wohali commented on a change in pull request #268: Rewrite sharding 

 File path: src/cluster/sharding.rst
 @@ -179,123 +328,114 @@ looks like this:
-After PUTting this document, it's like magic: the shards are now on node2 too!
-We now have ``n=2``!
+Now you can ``PUT`` this new metadata:
-If the shards are large, then you can copy them over manually and only have
-CouchDB sync the changes from the last minutes instead.
+.. code:: bash
-.. _cluster/sharding/move:
+    $ curl -X PUT $COUCH_URL:5986/_dbs/{name} -d '{...}'
-Moving Shards
+Replicating from old to new
-Add, then delete
+Because shards are just CouchDB databases, you can replicate them
+around. In order to make sure the new shard receives any updates the old
+one processed while you were updating its metadata, you should replicate
+the old shard to the new one:
-In the world of CouchDB there is no such thing as "moving" shards, only adding
-and removing shard replicas.
-You can add a new replica of a shard and then remove the old replica,
-thereby creating the illusion of moving.
-If you do this for a database that has ``n=1``,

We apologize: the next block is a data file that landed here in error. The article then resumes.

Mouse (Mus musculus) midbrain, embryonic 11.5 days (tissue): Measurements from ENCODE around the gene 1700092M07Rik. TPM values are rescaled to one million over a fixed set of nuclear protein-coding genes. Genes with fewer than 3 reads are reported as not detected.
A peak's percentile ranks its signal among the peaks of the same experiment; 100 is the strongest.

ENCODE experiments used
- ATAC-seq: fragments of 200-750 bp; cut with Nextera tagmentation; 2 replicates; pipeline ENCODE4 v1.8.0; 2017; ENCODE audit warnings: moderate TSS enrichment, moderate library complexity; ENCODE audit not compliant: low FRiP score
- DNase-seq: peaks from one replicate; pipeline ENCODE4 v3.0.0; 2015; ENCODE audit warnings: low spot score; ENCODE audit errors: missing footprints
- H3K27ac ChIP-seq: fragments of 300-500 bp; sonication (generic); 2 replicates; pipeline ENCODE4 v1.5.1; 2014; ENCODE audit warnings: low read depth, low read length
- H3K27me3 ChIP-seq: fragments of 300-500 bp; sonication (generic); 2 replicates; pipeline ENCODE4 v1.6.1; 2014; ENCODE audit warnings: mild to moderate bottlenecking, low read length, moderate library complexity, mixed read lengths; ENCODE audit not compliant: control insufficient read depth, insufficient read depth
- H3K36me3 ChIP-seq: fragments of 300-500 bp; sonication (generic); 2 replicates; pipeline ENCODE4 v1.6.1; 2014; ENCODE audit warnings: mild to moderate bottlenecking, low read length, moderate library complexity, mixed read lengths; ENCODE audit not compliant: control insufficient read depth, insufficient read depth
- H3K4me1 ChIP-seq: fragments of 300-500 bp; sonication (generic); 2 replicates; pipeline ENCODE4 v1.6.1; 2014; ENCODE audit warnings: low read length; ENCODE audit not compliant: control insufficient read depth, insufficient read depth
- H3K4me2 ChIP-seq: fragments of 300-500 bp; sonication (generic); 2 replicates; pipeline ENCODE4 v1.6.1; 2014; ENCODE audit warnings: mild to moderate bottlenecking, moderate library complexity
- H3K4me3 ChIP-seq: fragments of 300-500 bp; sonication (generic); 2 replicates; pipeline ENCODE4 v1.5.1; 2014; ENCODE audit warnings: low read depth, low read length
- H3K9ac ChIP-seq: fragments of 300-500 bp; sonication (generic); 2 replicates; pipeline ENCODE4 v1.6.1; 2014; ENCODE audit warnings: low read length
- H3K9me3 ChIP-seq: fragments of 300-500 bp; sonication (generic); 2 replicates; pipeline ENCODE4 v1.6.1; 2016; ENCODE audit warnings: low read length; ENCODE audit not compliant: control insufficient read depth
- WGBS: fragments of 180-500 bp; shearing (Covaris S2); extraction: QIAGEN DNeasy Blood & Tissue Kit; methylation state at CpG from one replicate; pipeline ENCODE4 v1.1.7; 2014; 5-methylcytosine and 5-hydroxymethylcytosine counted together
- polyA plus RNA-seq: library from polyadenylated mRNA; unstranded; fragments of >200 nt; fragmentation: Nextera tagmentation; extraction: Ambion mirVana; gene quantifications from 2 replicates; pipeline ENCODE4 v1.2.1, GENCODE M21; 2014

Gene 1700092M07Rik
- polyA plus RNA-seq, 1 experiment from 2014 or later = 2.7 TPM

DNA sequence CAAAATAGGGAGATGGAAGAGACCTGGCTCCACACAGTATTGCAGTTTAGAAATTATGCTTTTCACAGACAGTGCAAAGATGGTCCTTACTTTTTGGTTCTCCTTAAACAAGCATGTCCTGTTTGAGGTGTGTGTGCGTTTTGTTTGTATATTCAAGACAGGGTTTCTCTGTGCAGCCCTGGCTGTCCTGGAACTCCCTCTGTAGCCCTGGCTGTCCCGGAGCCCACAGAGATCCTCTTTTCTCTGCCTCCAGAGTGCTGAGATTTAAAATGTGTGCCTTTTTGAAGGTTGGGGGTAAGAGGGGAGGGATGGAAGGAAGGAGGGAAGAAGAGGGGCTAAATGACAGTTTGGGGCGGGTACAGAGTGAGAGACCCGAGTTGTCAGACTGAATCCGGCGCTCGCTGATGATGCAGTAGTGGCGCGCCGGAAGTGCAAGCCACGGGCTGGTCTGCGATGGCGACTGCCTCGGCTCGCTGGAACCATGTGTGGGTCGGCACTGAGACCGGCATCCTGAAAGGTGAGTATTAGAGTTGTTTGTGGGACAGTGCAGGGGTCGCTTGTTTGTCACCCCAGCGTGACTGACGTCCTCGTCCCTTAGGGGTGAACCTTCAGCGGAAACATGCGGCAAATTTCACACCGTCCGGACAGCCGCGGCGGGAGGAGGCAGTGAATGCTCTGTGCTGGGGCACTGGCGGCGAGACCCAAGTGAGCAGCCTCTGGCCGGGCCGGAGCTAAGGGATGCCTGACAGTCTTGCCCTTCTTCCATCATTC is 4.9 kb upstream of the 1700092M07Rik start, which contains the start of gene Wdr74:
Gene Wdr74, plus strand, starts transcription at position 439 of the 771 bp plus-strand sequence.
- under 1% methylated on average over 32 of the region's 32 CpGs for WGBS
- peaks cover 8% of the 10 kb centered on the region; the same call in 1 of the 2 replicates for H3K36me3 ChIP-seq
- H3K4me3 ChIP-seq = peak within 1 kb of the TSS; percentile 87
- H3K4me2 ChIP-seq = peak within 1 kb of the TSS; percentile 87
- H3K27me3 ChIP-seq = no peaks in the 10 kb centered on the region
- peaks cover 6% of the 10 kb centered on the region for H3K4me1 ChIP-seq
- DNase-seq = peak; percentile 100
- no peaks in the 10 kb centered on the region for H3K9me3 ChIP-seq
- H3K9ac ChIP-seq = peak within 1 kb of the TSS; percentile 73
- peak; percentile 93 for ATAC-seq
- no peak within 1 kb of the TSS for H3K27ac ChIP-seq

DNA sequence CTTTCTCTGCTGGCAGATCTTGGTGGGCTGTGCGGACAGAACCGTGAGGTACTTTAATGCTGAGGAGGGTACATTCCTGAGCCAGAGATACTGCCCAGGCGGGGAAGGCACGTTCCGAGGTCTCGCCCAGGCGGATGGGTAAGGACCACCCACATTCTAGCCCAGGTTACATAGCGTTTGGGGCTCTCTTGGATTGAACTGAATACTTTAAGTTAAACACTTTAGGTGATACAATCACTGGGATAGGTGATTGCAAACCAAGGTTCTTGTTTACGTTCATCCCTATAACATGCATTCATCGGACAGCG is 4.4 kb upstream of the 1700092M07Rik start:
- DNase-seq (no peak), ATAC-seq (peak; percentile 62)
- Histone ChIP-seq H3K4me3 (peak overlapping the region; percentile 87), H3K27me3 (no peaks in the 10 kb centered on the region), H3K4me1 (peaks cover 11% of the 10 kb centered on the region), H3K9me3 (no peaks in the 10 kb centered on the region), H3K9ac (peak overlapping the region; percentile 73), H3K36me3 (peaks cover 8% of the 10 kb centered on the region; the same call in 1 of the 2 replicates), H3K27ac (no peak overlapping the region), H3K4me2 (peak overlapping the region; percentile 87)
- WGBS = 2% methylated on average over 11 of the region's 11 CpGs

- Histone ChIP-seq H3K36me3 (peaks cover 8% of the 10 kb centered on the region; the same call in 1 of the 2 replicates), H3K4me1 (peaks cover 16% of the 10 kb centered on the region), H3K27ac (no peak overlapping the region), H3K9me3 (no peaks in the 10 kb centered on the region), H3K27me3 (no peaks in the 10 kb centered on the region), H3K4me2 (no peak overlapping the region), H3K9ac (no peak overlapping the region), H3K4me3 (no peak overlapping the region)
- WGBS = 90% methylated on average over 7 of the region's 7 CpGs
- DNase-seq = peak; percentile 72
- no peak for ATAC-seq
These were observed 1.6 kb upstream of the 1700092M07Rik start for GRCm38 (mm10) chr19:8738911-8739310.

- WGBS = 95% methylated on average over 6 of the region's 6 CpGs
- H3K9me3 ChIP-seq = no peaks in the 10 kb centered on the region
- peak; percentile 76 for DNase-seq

-you might be caught by the following mistake:
-#. Copy the shard onto a new node.
-#. Update the metadata to use the new node.
-#. Delete the shard on the old node.
-#. Oh, no!: You have lost all writes made between 1 and 2.
+    $ curl -X POST $COUCH_URL:5986/_replicate -d '{ \
+        "source": $OLD_SHARD_URL,
+        "target": $NEW_SHARD_URL
+        }'
-To avoid this mistake, you always want to make sure
-that both shards have been live for some time
-and that the shard on your new node is fully caught up
-before removing a shard on an old node.
-Since "moving" is a more conceptually (if not technically)
-accurate description of what you want to do,
-we'll use that word in this documentation as well.
+This will bring the new shard up to date so that we can safely delete
+the old one.
+Delete old shard
+You can remove the old shard either by deleting its file or by deleting
+it through the private 5986 port:
 Review comment:
   I'm ambivalent, with a slight preference for file deletion. The key is to 
update the cluster metadata first so that the shard is no longer "live" as far 
as the cluster is concerned; after that, the file is just detritus.
   As I mentioned in my review, port 5986 will go away with 3.0, so this 
section will need at least a partial rewrite sometime before then anyway.

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